The Justice Department is finalizing regulations that could give Attorney General Alberto R. Gonzales (pictured) the ability to shorten the time that death row inmates have to appeal their case in federal court, a change that many critics believe will make capital punishment more unfair and inaccurate. Under the 2006 reauthorization of the Patriot Act, the Attorney General was given the power to decide whether individual states are providing adequate counsel for defendants in death penalty cases, an authority that had been held by federal judges. If a state requests it and the Attorney General agrees, the new rules drafted by the Justice Department would allow prosecutors to “fast track” procedures that shorten the amount of time those on death row have to file a federal appeal after a conviction in a state court. The change would shorten the federal appeal window from one year to six months and would impose strict guidelines on federal judges for deciding such inmates’ petitions. Elisabeth Semel, director of the Death Penalty Clinic at the UC Berkeley law school, said, “It is another means by which people are determined to shut the federal courts down to meaningful review of death penalty cases. The inevitable result of speeding them up is to miss profound legal errors that are made. Lawyers will not see them. Courts will not address them.”

Semel’s concerns have been echoed by others who fear the regulation change is out of sync with growing national concerns about the death penalty, including ongoing problems with inadequate representation, wrongful convictions, and arbitrariness. For example, the proposed rules require that states establish a “mechanism” for supplying defense attorneys to those on death row in order to qualify for the expedited procedures, but the rules do not provide oversight to ensure that the appointed lawyers are competent or adequately funded. “If you are going to impose the kind of incredibly stringent deadlines that this statute imposes … you need to ensure people get adequate representation throughout the state process. This is the opportunity that the Department of Justice has missed,” said Robert Litt, a former Justice Department official representing the American Bar Assn. in the rule-making dispute. He added, “Without a set of standards to guide the attorney general, there is a tremendous potential for arbitrariness here, and to put a thumb on the scales on the side of the states.” Lawrence Fox, a Philadelphia lawyer who teaches legal ethics at the University of Pennsylvania Law School, added, “It is almost a cruel joke for Congress to have said, ‘What we would like to do is improve the way states handle these’ … and then put it in the hands of, all people, the attorney general. It really is quite extraordinary. He is the chief prosecutor of the United States. He couldn’t possibly be unbiased.” The Judicial Conference of the U.S., the policy-making arm of the federal courts, also sees problems with the proposed changes. In a letter to the Justice Department, the group noted that states could qualify for “fast track” procedures even if they do not provide lawyer services “sufficient to enable federal court litigation to proceed fairly within the expedited time period.”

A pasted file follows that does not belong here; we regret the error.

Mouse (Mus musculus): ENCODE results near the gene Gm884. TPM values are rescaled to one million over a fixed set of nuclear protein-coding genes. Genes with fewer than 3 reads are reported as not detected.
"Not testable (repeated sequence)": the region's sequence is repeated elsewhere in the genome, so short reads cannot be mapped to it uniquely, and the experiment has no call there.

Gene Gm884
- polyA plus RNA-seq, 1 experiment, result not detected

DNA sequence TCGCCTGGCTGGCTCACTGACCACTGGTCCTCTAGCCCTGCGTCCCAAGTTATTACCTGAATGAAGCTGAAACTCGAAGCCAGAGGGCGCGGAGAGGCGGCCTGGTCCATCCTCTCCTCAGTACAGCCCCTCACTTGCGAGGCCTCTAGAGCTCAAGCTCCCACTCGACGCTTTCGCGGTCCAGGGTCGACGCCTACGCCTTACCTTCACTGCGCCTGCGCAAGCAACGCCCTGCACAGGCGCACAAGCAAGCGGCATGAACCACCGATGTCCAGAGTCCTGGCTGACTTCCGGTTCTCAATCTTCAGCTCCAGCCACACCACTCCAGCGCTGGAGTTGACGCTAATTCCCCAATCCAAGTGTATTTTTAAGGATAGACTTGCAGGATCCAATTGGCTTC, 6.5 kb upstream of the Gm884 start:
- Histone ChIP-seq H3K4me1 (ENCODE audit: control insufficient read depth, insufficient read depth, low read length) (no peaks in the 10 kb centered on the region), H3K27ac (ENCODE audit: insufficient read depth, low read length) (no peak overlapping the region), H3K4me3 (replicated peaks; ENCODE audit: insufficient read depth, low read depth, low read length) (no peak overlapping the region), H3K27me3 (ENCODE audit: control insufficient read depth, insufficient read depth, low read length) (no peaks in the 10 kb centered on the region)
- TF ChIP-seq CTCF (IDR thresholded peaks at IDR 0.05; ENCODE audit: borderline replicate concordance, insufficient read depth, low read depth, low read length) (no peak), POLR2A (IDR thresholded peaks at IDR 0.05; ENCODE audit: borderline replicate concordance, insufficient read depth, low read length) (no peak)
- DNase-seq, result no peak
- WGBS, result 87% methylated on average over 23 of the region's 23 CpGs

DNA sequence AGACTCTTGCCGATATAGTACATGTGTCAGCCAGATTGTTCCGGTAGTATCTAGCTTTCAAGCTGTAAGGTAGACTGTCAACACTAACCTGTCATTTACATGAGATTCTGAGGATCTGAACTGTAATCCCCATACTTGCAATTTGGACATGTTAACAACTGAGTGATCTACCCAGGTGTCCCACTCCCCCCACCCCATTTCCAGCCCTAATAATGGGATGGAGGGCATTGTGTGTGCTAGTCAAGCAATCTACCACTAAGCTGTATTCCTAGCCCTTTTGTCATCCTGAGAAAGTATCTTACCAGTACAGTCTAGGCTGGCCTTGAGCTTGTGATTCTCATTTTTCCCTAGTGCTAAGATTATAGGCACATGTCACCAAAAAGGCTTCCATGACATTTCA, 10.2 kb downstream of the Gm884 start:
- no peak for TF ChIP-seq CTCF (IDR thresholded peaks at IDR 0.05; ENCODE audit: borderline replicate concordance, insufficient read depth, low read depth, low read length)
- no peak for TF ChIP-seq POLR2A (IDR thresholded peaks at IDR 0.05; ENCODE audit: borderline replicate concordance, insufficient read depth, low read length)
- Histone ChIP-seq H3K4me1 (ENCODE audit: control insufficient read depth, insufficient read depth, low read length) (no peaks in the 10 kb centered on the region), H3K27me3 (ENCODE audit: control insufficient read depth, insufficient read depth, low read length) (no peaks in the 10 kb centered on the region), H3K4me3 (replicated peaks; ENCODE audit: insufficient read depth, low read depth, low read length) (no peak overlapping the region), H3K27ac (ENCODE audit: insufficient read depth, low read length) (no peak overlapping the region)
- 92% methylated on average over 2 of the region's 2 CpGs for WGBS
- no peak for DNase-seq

Justice Department officials are seeking comment on the rules until September 23, after which they will be finalized “as quickly as circumstances allow,” according to spokesman Erik Ablin. About 3,350 people are on death row in the U.S. It is unclear how many of these cases would be affected by the proposed rule change because each state would have to apply to participate in the program.

(Los Angeles Times, August 14, 2007). See Arbitrariness, Innocence, and Representation.